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In: Popular Culture as Pedagogy
Chapter 7 Whose (Military) Heritage? A Feminist Antimilitarist Analysis of Military Heritage Sites in Canada, England, and Europe
Author: Nancy Taber

Abstract

This chapter explores military heritage sites as pedagogical opportunities for critiquing the intersection of gender, war, and militarism. It takes an international perspective, exploring military heritage sites in Canada, England, and Europe, which are categorised as cemeteries, checkpoints, forts, secret intelligence sites, and walls. This chapter discusses history, heritage, and heritage sites; reviews the literature with respect to heritage sites, learning, gender, and the military; details the methodology of the feminist anti-militarist learning hack; discusses the findings of politicised location, implied history, and leveraged tourism; and, concludes with recommendations for adult educators.

In: Feminist Critique and the Museum
In: Popular Culture as Pedagogy
In: Popular Culture as Pedagogy
In: Popular Culture as Pedagogy
In: Popular Culture as Pedagogy
In: Popular Culture as Pedagogy
In: Popular Culture as Pedagogy
Volume Editors: Kaela Jubas, Nancy Taber, and Tony Brown
Grounded in the field of adult education, this international compilation offers a range of critical perspectives on popular culture as a form of pedagogy. Its fundamental premise is that adults learn in multiple ways, including through their consumption of fiction. As scholars have asserted for decades, people are not passive consumers of media; rather, we (re)make our own meanings as we accept, resist, and challenge cultural representations.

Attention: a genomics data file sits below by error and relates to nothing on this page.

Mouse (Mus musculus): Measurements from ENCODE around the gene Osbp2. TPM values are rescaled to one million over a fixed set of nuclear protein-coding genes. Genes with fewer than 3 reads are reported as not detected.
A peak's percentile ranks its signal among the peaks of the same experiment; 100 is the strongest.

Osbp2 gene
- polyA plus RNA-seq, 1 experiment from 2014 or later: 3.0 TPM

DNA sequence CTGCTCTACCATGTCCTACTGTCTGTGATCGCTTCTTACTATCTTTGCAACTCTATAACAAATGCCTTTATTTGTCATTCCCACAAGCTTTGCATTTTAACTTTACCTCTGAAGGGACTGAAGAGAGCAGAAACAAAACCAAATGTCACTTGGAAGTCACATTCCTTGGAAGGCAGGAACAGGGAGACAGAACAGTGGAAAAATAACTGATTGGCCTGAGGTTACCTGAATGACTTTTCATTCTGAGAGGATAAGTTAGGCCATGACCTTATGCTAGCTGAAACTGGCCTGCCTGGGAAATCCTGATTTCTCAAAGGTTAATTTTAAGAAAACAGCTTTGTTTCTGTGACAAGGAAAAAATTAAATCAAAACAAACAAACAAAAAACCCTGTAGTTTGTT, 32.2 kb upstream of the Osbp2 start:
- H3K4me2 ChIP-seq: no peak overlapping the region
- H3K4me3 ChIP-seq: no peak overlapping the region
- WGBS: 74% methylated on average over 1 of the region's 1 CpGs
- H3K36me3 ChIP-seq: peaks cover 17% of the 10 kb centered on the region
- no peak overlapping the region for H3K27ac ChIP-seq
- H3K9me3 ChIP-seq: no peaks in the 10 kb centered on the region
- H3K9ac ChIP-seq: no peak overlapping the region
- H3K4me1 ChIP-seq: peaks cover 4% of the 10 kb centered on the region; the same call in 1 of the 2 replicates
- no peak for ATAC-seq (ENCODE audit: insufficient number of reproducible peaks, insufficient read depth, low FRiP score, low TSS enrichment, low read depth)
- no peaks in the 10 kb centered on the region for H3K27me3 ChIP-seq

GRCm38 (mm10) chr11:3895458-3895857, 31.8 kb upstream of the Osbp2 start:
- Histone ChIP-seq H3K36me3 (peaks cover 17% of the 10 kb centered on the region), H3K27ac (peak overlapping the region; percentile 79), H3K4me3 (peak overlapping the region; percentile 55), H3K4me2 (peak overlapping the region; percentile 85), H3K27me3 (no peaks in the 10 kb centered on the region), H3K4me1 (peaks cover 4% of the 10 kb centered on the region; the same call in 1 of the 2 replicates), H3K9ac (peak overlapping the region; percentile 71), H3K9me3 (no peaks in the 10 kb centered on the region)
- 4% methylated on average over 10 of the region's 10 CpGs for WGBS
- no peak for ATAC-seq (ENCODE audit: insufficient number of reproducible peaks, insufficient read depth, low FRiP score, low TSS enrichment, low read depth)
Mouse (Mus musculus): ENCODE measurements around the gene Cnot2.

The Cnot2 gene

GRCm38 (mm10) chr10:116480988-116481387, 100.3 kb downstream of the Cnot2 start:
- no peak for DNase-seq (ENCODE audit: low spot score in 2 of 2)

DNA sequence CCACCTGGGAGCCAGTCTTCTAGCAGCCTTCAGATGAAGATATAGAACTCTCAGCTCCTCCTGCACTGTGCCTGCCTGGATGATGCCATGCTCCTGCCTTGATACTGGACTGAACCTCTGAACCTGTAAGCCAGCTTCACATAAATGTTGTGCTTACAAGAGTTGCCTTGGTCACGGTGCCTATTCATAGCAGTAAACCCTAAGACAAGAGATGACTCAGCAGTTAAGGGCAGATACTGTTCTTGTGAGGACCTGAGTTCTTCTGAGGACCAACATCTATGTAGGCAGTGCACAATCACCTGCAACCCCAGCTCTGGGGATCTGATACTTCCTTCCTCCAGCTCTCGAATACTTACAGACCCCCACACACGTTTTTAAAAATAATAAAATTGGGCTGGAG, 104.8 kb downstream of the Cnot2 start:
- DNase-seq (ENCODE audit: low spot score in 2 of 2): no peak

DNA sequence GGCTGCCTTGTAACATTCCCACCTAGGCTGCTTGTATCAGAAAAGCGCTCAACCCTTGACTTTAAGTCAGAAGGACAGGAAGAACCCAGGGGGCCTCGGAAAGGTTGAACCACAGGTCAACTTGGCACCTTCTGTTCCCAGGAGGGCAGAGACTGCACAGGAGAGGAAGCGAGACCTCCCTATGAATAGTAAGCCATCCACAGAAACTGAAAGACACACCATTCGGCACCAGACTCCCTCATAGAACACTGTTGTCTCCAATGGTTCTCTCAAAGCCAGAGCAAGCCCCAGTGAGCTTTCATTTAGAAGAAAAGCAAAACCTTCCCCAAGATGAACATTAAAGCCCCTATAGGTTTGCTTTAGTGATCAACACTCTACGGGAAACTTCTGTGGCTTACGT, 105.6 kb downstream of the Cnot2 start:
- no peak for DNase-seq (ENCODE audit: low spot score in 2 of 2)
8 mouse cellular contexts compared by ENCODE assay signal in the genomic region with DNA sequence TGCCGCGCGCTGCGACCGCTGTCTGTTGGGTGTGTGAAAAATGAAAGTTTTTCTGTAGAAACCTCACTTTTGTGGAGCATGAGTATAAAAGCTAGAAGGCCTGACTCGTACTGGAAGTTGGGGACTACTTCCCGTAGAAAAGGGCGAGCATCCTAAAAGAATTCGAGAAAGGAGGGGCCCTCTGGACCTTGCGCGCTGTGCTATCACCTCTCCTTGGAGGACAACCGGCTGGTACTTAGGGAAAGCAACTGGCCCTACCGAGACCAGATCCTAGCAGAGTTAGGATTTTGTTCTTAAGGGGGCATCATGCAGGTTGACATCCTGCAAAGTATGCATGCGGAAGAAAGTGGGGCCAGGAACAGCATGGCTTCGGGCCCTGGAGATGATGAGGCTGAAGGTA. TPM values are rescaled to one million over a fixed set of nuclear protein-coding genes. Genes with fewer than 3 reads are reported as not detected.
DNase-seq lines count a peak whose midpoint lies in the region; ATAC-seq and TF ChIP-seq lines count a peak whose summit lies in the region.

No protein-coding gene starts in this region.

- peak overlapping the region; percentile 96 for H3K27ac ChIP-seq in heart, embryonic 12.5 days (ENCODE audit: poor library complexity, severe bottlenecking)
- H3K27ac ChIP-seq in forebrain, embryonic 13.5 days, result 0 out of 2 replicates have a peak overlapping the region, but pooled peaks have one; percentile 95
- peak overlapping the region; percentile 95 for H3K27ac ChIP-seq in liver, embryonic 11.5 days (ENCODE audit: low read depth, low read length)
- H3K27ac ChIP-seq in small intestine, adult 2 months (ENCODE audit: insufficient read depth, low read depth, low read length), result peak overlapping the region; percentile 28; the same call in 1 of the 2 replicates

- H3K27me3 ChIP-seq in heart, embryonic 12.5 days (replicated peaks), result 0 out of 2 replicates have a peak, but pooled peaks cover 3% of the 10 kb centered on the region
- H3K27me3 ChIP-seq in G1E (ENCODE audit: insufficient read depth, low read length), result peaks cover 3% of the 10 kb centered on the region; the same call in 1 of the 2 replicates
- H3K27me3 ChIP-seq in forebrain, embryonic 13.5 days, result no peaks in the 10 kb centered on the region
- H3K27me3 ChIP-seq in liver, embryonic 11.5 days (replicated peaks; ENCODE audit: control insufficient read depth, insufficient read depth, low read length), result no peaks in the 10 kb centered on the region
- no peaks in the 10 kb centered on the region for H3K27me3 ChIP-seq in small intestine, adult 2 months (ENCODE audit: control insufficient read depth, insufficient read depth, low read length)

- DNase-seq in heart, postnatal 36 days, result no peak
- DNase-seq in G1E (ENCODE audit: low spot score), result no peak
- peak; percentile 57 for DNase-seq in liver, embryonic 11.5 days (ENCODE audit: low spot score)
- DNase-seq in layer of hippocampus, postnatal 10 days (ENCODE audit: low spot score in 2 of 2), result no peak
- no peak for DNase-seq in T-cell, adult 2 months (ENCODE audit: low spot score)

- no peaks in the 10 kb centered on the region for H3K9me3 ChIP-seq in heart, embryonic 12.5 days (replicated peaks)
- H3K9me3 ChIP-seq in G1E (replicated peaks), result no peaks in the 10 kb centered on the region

At a time when attention often turns to new media, the contributors to this collection continue to find “old” forms of popular culture important and worthy of study. Television and movies—the emphases in this book—reflect aspects of consumers’ lives, and can be powerful vehicles for helping adults see, experience, and inhabit the world in new and different ways.
This volume moves beyond conceptually oriented scholarship, taking a decidedly research-oriented focus. It offers examples of textual and discursive analyses of television shows and films that portray varied contexts of adult learning, and suggests how participants can be brought into adult education research in this area. In so doing, it provides compelling evidence about the complexity, politics, and multidimensionality of adult teaching and learning.
Using a range of television shows and movies as exemplars, chapters relate popular culture to globalization, identity, health and health care, and education. The book will be of great use to instructors, students, and researchers located in adult education, cultural studies, women’s and gender studies, cultural sociology, and other fields who are looking for innovative ways to explore social life as experienced and imagined.
In: Popular Culture as Pedagogy